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Wednesday, October 19, 2011

Planning for the 21st Century

Once again and as usual, Jeff Utecht has left me with a lot to think about after reading his chapter in “Wired for Learning” – An Educators Guide to Web 2.0 by Terri Kidd and Irene Chen. In this chapter (case study) Jeff discusses how schools need to embrace the change that is 21st Century Learning with includes and should focus on open access to the cloud, systems that are designed for both teachers and students that have all in one solutions. An integrated system that is web based and allows for instant access to teacher and student websites, instant access to lesson plans and assignments along with the ability to upload, plan and reflect. It would be great if school districts across America could lose the large file systems of old and replace them completely with a course management system that was completely web based. Talk about a reduction in cost and support,( though support of the new infrastructure ie. The CMS is definitely important and required.) It has been my experience that districts are not ready to make the jump or are just well “stuck”. Why is this? Are districts afraid to make a complete jump to a 2st century infrastructure or do they have unreliable internet access or it is just habit? The failsafe of knowing you have that hard copy even if it is not easily accessible or sometimes found.. I found this to be a wonderful chapter that left me with a great deal of insight and curiosity as to when I will see that new technology plan fully implemented for 21 century learning.

3 comments:

  1. After reading “Reflective Learning”, there were many things that stuck out to me. I guess the first major point is that I love that digital storytelling can be used in any subject area at any level (middle school, med students, etc.) I think the way it allows students to reflect on learning is really great; I can see myself giving it as a summative assessment option (or even a formative assessment) to have students show what they know about particular content knowledge. Also, I feel that digital storytelling gives kids an option of expressing their knowledge in an alternative way than we normally require or expect here at school.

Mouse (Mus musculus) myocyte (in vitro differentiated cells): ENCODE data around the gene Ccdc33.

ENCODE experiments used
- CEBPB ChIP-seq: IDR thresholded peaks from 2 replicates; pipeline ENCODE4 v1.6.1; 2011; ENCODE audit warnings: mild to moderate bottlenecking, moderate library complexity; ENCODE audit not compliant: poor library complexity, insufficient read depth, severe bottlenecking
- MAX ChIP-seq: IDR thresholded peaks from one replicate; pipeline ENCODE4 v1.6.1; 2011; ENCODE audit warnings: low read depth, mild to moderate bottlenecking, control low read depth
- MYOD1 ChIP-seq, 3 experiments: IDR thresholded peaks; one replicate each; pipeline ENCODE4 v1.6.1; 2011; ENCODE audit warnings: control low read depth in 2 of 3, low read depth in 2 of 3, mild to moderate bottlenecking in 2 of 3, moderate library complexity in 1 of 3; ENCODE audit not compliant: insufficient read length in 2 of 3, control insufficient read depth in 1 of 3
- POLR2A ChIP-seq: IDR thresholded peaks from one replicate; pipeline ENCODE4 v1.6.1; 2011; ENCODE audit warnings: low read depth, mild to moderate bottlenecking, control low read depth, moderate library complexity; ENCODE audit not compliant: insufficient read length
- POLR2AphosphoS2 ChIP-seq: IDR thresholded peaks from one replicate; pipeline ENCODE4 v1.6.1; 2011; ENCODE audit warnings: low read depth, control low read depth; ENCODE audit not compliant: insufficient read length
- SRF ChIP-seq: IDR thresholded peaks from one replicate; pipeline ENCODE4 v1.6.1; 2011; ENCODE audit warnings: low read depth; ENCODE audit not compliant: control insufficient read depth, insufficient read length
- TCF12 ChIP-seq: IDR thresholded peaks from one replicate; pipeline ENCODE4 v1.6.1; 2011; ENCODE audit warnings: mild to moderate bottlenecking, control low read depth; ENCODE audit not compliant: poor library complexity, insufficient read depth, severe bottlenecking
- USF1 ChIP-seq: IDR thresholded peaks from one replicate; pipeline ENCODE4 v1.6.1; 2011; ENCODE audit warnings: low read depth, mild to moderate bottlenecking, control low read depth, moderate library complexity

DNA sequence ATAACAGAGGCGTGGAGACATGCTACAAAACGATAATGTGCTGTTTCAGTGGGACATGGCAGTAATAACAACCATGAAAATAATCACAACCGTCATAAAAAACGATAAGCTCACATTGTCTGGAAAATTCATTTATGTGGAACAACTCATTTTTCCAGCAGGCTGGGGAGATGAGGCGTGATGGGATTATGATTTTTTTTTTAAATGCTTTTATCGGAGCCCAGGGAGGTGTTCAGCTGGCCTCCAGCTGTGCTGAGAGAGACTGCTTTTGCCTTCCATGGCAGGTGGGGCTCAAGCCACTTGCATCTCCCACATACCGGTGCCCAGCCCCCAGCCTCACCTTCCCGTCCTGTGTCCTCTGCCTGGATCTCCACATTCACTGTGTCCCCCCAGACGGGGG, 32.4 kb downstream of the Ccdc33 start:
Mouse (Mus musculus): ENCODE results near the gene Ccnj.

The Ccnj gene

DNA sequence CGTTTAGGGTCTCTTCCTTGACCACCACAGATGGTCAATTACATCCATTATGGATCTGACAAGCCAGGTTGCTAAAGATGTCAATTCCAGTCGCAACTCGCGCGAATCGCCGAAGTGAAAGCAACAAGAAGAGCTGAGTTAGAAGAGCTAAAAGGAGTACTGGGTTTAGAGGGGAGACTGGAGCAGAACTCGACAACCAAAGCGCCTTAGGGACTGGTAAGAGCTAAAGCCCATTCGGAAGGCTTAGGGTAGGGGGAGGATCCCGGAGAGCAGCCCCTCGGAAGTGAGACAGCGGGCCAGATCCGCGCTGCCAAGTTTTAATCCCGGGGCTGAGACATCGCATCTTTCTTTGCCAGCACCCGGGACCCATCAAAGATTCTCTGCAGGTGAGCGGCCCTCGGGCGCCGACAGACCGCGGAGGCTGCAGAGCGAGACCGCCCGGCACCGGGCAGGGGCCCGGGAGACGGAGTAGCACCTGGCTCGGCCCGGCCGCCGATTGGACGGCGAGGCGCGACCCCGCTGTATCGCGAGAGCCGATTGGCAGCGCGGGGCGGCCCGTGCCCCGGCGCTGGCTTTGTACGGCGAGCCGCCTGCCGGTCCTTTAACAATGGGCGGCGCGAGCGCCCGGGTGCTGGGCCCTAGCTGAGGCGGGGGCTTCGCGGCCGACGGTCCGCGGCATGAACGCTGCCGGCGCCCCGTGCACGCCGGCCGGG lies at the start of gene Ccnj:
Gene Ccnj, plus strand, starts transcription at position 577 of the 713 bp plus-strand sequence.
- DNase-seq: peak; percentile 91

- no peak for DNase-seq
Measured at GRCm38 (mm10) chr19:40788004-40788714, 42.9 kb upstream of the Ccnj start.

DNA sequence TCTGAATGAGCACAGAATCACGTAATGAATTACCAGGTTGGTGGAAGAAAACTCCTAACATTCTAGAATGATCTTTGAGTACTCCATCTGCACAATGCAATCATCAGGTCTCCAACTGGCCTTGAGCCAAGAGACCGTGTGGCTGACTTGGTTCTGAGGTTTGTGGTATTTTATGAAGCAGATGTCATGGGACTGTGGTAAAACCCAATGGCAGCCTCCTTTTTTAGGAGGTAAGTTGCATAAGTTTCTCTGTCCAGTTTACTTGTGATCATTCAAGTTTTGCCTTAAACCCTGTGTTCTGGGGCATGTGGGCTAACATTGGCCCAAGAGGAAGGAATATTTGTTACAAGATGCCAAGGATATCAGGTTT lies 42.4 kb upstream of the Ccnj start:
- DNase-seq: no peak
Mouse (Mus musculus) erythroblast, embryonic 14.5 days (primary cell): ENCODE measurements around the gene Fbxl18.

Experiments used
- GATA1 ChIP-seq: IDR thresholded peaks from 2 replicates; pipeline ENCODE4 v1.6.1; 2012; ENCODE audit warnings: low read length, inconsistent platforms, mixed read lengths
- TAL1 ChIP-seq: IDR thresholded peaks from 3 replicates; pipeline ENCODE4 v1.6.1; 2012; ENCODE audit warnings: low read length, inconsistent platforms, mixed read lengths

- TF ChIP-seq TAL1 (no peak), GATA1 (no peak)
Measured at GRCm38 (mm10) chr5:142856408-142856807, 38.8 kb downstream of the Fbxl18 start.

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  2. Sorting through ALL the information in the “Virtual Learning Environments” piece, there were certainly pieces that I felt left me with something to think about. I felt that a much of the terminology (technology “lingo”) was advanced (as were some of the explanations), but I did my best to sort through it and pick out the parts that most helped me better understand this topic.
    1- There is relationship between how something is structured and represented in a virtual learning environment and how it affects one’s ability to learn from it and interact with it.
    2- I didn’t agree with that statement that a book can’t be a learning environment. I think some students are absolutely capable of reading a book, processing what they’ve read, and answering very insightful questions about it. That being said, discussing it with others and sharing their knowledge is also valuable. I can see this comparison between websites and virtual learning environments.
    3- Virtual Learning Environments vs. Traditional classrooms. Both have value, but I feel that the technology piece needs to support the regular teacher. Technology totally has a place in all classrooms, but the value of a real human being teacher is unmatchable!!

    I appreciated that this study really looked into all sides of a point and a position. It provided valuable thoughts and insights on virtual learning environments.

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  3. “Technology and Collaborative Teaching” and “Collaborative Learning”

    Collaborative learning and teaching are both vital in the classroom. Technology allows students to collaborate in a way that their generation is very used to; for some of them, there’s an element of familiarity and comfort. Collaborative teaching helps teachers bring new ideas into the classroom that they may have not thought of on their own. I found that some of the websites listed in Ms. Draxler’s summary post are worth investigating. I am most intrigued by the site NowComment…a place for digital conversations about digital texts.

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